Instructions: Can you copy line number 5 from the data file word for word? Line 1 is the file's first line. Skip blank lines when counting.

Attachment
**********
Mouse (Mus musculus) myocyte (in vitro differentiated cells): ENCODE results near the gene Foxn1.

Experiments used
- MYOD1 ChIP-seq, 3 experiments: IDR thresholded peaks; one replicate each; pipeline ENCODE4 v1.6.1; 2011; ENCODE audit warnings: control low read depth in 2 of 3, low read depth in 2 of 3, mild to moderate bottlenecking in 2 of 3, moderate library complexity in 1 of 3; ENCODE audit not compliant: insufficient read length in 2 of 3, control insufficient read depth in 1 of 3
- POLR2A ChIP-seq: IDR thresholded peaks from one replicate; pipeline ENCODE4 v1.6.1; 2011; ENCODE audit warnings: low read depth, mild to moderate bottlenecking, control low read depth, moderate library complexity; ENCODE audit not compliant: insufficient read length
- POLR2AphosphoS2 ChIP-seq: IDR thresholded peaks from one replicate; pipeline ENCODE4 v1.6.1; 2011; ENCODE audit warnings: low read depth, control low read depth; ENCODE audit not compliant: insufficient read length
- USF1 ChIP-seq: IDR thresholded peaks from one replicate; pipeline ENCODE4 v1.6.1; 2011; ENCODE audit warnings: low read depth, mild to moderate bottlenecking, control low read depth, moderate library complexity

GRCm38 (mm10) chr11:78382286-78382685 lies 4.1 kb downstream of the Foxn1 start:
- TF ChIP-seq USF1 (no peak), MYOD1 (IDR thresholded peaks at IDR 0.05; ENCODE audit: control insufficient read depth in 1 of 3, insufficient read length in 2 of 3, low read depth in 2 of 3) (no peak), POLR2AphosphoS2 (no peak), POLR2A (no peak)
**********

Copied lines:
- POLR2AphosphoS2 ChIP-seq: IDR thresholded peaks from one replicate; pipeline ENCODE4 v1.6.1; 2011; ENCODE audit warnings: low read depth, control low read depth; ENCODE audit not compliant: insufficient read length